But FBI leadership quickly disregarded these concerns in the form of terse mark-ups to Belmont’s correspondence. Associate Director Clyde Tolson weighed in first by scribbling “If the President wants us to do this, I think it is OK – T.” Director J. Edgar Hoover concurred and wrote the following next to Tolson’s note: “Of course. We must do it if that is the President’s desire. H.”
That settled that. And then there was a period of silence while the Greenbrier bunker was actually built. In early 1961, as the bunker was nearing operational status, the issue of congressional notification was revisited in more concrete terms.
Following some bureaucratic revisions, a protocol for the secret notification duty was arrived at between the FBI and the Office of Civil and Defense Mobilization (OCDM). According to an internal FBI memo, the Attorney General was officially notified of the agency’s new responsibility via a letter dated February 14, 1961.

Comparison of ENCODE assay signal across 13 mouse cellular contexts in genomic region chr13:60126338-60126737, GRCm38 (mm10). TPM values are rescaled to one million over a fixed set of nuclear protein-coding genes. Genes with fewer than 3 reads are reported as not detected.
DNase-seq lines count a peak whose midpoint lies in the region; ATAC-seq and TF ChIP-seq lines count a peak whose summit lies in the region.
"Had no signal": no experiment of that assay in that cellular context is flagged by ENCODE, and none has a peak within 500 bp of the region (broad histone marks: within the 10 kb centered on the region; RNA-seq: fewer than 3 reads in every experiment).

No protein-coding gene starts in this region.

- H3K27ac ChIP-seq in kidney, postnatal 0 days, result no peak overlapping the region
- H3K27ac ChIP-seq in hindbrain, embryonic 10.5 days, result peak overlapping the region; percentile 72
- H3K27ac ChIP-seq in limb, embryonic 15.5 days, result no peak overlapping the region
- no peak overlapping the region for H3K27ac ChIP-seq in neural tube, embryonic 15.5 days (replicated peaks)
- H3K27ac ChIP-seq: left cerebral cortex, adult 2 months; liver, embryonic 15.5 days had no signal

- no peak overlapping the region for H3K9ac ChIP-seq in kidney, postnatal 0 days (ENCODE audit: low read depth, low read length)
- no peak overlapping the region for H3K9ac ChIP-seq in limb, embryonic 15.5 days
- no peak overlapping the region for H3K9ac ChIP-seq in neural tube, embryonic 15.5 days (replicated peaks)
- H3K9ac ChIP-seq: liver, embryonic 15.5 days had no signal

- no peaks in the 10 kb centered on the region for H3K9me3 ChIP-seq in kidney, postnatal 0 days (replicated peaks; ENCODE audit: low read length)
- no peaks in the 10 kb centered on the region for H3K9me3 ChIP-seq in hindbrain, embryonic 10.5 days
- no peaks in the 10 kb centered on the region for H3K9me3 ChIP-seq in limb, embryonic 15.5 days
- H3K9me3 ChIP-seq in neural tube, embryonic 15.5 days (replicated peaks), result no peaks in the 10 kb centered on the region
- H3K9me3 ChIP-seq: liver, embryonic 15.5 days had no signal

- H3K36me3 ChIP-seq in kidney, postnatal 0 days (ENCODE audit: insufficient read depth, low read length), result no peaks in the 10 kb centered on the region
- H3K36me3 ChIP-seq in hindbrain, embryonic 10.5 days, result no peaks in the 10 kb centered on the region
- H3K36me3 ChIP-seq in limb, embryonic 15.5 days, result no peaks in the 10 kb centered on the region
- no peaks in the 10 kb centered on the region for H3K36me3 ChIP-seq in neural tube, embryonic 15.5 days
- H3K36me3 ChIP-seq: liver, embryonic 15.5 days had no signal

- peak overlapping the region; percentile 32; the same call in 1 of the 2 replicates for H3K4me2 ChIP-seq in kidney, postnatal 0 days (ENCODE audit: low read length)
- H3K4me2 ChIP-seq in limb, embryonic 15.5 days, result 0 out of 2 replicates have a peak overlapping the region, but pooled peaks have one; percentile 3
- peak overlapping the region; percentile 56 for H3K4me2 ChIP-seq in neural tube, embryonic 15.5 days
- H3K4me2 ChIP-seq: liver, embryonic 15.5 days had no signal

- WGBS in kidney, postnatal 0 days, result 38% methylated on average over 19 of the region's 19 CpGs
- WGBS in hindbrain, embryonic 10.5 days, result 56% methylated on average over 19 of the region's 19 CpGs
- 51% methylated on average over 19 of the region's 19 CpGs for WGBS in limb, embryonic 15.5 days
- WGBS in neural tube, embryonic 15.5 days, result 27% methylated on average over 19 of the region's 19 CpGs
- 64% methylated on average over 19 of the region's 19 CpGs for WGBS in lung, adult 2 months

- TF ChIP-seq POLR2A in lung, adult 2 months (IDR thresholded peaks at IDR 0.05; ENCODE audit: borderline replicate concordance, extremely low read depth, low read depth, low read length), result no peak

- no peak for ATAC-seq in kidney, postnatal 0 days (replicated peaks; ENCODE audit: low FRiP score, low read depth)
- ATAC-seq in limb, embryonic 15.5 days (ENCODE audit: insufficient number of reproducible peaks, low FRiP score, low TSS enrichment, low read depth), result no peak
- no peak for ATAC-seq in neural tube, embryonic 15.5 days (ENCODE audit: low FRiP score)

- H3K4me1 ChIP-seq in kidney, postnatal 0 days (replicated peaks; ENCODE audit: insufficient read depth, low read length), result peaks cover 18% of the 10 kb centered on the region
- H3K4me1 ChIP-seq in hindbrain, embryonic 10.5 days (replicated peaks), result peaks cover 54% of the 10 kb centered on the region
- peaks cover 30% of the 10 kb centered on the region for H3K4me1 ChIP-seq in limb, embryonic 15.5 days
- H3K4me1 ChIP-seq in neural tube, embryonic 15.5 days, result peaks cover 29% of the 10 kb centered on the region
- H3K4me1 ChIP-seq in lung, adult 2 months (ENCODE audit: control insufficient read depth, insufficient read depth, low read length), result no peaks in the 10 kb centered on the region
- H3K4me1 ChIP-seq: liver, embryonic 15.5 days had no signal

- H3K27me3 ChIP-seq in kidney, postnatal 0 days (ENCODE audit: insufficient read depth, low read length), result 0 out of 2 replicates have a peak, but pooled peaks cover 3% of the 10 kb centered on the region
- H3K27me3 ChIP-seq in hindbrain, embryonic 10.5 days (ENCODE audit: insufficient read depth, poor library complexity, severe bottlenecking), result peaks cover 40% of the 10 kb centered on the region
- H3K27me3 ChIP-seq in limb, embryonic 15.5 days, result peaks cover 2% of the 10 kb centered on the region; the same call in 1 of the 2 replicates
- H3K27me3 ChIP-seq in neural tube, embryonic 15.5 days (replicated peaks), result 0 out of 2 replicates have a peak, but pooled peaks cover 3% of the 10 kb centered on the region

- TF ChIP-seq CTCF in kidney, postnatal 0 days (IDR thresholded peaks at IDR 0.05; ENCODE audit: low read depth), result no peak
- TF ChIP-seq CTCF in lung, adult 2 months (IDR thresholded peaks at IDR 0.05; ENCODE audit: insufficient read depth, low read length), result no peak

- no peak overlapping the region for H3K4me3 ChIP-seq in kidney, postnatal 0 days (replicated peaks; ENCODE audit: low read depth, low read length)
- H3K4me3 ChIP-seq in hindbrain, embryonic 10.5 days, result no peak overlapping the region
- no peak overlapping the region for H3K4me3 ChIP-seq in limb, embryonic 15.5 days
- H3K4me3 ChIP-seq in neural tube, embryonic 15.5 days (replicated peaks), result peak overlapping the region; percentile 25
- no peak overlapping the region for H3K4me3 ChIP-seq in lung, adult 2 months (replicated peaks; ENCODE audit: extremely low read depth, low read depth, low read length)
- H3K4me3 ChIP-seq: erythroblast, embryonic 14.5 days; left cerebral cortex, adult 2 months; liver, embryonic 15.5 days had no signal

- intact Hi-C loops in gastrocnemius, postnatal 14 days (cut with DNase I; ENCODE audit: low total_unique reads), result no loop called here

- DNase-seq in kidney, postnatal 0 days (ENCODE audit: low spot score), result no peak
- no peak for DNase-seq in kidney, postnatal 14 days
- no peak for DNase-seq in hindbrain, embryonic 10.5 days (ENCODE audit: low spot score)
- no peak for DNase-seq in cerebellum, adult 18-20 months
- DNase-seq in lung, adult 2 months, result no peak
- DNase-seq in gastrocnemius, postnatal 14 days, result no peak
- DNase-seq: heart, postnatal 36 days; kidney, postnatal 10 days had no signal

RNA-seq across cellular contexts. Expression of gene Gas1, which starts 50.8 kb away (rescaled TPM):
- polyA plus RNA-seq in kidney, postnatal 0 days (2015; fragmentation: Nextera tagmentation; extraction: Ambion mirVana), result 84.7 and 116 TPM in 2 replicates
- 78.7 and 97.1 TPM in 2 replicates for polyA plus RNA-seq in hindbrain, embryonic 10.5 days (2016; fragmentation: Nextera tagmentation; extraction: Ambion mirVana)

In a March 7, 1961 memo Director Hoover stated that FBI field offices “have been advised of the Bureau’s responsibility in informing Members of Congress, upon their request, as to the specific location of the Congressional relocation site. This information will only be made available to Congressmen in the event of an emergency, when, in the judgment of the President, Congress should convene outside Washington, D.C. The identity of the Congressional relocation site is being maintained by our field offices in sealed envelopes, to be opened only upon the issuance of the Presidential proclamation.”
Hoover’s memo to the field offices—distributed through the Albany, New York office—provided additional details regarding the procedure: